Her name was Henrietta Lacks, but scientists know her as HeLa. She was a poor Southern tobacco farmer whose cancer cells – taken without her knowledge – became one of the most important tools in medicine. The first ‘immortal’ human tissue grown in culture, HeLa cells were vital for developing the polio vaccine; uncovered secrets of cancer, viruses, and the effects of the atom bomb; helped lead to important advances like in vitro fertilization, cloning, and gene mapping; and have been bought and sold by the billions. Yet Henrietta herself remains virtually unknown, buried in an unmarked grave
Now Rebecca Skloot takes us on an extraordinary journey in search of Henrietta's story, from the ‘coloured’ ward of Johns Hopkins Hospital in the 1950s to East Baltimore today, where her children and grandchildren live, and struggle with the legacy of her cells. Full of warmth and questing intelligence, astonishing in scope and impossible to put down, The Immortal Life of Henrietta Lacks captures the beauty and drama of scientific discovery, as well as its human consequences.
©2009 Rebecca Skloot (P)2010 Random House, inc
I loved the layering of experience: the story of Henrietta herself, the utterly compelling narrative of the destiny of the HeLa cells, the story of Skloot's own search, and then the moving narrative of the descendants of Lacks.
I also listened to The Help this year, and think there is something to be gleaned from these two extended works about the healing power of storytelling. While I often shrink back from white people telling black people's stories, both these books actually tackle this problem head on, exploring the problem of who is telling whose story and why. Restoration through narrative.
She was one of the narrators in The Help apparently (must have been that weird third person section?) Anyway, I thoroughly enjoyed her reading.
A story of science that comes from the heart.
I found this a very interesting history about the people involved in changing the face of biology as we know it. From the family and their experiences of being involved in the process to the scientists. Ethical practices have changed over time and it is interesting to consider whether the same thing could happen today.
"Extremely over hyped, and in no way a science book"
I went into this having read many positive reviews, and I expected a in depth story into the scientific breakthroughs which resulted from the discovery of HeLa cells.
Instead what I got was an in depth story of how the writer of this book struggled to research the history of the person from whom these cells were drawn - Henrietta Lacks. It's incredibly self indulgent, and spends literally hours on how diligent the author was. The rest is all about the life (and death) of Henrietta and her family. Aside from her remarkable cells, the life of Henrietta was unremarkable in the extreme (for the time), and this book could have simply been a general history of the lot of poor, ultra religious African Americans in the deep south in the 1940s and 50s.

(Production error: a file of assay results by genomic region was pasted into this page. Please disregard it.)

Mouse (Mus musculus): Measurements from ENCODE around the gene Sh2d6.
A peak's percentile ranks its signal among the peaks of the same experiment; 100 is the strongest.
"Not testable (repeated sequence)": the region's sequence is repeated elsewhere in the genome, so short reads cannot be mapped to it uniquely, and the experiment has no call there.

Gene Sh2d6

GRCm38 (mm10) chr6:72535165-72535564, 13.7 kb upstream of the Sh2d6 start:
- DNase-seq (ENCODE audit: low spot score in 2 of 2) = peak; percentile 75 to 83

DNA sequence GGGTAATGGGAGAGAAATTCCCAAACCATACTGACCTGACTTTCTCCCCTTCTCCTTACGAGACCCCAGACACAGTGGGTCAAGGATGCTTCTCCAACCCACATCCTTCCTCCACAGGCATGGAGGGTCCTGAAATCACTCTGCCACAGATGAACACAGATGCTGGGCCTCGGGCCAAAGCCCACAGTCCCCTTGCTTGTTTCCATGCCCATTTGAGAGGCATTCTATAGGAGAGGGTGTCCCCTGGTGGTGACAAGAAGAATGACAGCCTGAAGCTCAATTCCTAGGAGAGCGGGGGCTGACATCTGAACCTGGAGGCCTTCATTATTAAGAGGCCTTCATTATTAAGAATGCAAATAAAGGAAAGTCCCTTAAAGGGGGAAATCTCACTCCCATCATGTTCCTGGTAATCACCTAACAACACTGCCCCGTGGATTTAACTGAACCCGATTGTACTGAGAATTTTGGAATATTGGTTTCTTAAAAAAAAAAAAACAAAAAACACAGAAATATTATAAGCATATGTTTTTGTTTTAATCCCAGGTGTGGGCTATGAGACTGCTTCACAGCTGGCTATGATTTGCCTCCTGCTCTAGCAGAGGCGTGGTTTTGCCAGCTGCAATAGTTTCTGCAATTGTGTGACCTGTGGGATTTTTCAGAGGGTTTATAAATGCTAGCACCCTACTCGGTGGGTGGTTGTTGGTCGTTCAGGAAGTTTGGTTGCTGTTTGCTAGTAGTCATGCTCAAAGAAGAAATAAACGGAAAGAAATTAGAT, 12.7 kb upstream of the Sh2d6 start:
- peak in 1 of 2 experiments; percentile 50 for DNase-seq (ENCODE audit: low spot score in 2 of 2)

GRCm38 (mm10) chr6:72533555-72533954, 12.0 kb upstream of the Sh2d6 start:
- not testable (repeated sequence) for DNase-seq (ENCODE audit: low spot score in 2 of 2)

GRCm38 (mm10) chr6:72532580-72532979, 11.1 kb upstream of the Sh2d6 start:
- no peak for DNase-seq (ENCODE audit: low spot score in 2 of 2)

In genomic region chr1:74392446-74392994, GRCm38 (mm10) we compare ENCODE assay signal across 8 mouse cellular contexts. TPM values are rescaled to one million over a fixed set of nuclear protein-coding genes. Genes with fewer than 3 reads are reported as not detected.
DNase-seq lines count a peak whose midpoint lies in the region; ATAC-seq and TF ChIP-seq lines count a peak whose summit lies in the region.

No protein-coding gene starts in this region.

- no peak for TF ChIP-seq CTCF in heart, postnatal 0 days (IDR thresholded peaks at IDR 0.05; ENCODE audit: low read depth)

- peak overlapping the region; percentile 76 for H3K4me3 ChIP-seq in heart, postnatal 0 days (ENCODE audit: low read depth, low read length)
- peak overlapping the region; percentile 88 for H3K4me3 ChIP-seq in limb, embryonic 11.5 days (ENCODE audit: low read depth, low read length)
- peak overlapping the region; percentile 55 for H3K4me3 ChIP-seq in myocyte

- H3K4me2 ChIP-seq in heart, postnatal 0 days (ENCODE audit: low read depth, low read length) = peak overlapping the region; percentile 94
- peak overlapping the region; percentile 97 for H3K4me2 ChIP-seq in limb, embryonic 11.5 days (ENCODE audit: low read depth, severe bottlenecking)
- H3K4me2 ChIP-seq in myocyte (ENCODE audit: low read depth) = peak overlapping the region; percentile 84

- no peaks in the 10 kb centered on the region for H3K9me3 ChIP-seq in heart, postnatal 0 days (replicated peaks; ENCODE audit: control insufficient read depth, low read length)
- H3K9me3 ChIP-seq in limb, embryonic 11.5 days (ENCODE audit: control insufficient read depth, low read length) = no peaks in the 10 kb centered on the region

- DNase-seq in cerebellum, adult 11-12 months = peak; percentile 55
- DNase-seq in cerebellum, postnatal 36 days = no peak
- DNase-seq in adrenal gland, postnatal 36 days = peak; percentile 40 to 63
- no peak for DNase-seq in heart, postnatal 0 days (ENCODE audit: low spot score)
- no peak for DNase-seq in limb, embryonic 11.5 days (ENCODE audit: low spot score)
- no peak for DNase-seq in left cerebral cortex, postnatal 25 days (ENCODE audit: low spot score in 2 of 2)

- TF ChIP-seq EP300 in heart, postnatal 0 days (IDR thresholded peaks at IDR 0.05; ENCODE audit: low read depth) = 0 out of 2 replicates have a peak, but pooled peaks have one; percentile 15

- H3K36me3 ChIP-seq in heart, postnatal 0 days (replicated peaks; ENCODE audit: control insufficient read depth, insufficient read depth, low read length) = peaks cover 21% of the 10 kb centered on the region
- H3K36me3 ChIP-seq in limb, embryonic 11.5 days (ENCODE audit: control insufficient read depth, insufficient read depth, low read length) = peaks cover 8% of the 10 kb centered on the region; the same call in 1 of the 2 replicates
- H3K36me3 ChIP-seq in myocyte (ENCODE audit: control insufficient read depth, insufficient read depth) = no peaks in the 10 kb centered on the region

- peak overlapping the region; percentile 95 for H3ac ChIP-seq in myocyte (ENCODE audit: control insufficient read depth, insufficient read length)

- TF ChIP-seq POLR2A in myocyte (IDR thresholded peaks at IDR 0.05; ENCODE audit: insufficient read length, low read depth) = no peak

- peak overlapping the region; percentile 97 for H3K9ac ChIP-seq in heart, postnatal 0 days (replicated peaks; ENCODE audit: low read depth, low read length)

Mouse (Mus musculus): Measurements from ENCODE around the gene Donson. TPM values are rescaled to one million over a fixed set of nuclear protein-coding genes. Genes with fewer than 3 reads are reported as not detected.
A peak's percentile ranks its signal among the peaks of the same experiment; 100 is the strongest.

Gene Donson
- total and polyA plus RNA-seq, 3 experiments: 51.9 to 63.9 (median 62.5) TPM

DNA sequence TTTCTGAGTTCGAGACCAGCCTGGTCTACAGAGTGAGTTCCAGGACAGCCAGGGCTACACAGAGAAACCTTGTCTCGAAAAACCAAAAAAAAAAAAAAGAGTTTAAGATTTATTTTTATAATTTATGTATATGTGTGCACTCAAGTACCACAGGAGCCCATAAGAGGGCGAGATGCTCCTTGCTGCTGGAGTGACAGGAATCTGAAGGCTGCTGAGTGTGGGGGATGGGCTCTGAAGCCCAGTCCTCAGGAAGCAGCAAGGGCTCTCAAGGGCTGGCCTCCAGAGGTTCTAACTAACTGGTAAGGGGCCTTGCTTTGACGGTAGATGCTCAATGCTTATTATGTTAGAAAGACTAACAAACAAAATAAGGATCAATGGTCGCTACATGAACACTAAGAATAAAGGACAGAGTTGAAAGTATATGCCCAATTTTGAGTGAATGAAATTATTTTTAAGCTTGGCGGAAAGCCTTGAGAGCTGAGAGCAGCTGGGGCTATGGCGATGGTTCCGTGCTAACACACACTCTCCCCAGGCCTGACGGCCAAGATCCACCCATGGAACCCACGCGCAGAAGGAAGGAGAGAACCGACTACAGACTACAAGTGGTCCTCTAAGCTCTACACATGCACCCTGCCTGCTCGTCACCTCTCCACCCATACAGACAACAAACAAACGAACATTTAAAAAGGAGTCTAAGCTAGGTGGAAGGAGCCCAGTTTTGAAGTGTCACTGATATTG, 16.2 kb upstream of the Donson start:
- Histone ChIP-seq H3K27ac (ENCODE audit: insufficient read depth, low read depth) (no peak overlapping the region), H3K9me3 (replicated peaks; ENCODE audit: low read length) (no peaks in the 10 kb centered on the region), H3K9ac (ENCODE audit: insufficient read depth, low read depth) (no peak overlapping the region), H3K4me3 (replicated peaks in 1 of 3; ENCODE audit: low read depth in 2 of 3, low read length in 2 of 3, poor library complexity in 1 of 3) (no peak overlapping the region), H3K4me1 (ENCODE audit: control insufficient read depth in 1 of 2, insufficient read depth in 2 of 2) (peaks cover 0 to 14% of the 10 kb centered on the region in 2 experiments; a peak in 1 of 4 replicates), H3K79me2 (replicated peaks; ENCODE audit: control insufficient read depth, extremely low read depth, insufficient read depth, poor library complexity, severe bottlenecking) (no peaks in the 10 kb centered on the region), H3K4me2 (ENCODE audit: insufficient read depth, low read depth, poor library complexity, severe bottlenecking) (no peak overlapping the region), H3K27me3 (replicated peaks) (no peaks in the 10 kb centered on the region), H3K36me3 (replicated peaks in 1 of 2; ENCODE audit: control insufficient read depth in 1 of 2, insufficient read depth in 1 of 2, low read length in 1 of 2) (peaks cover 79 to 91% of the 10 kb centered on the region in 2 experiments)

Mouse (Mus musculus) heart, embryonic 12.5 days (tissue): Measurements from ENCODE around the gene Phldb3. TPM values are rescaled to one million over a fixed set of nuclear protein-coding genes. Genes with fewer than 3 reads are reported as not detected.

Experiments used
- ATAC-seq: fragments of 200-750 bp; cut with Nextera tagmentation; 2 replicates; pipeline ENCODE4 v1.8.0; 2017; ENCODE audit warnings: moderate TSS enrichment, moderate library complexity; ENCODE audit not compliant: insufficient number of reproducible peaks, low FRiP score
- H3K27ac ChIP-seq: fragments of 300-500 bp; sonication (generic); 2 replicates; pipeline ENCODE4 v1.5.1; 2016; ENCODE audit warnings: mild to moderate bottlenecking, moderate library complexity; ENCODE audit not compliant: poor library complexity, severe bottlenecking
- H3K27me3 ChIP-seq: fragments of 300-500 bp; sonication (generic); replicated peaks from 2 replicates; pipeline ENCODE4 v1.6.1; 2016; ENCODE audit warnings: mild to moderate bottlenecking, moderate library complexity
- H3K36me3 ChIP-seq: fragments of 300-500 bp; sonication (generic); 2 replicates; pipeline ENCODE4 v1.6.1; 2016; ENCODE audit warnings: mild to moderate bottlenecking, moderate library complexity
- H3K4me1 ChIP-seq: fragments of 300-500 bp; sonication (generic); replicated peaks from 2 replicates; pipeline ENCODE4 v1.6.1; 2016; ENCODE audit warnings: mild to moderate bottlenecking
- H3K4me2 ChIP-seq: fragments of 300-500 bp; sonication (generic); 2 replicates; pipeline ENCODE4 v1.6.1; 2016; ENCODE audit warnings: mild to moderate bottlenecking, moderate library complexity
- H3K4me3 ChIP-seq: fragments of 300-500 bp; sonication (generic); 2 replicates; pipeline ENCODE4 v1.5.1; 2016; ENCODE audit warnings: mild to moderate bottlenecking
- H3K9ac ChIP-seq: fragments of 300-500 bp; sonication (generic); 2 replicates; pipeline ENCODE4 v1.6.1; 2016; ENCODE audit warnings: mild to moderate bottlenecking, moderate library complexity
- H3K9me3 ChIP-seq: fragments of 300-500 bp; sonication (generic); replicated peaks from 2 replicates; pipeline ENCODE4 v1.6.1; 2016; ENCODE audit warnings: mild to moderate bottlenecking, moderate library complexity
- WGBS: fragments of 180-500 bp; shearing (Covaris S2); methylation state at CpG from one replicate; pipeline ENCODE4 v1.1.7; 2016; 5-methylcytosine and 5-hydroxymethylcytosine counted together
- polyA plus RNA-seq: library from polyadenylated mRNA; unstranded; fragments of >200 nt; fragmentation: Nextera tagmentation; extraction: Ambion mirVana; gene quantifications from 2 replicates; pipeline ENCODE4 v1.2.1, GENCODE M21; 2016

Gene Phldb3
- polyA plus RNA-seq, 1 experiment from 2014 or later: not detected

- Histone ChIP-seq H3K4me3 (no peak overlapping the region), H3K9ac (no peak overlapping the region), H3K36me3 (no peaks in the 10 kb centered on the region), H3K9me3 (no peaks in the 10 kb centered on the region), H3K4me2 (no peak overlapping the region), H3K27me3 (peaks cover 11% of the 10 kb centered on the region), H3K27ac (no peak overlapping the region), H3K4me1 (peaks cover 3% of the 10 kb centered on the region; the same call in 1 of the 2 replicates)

There is virtually no science in this book at all, so if science is what interests you, this book will not. I also found the narrator extremely irritating, as she spends much of her time either attempting (and failing horribly) to do deep south African American accents, or adding quivers and shakes to her voice during emotional moments in the text. It's one of the worst readings of a book I've yet encountered on Audible, and I've listened to a lot of audiobooks.
The story is fascinating in and of itself, but it seems that the author cannot really decide whether to go for good story-telling or scientific accuracy. The result is an enjoyable, but somewhat wobbly book. The real problem herr lies in the narrator. Far too grating and un-nuanced a voice for my taste.
"An interesting read"
I enjoyed the book on the whole. I found the science and the story of Henrietta really interesting. I have to say I did find the story of the author and her involvement with the family a bit self indulgent and tedious at times. I think the interesting story makes up for the negatives and I would recommend reading it.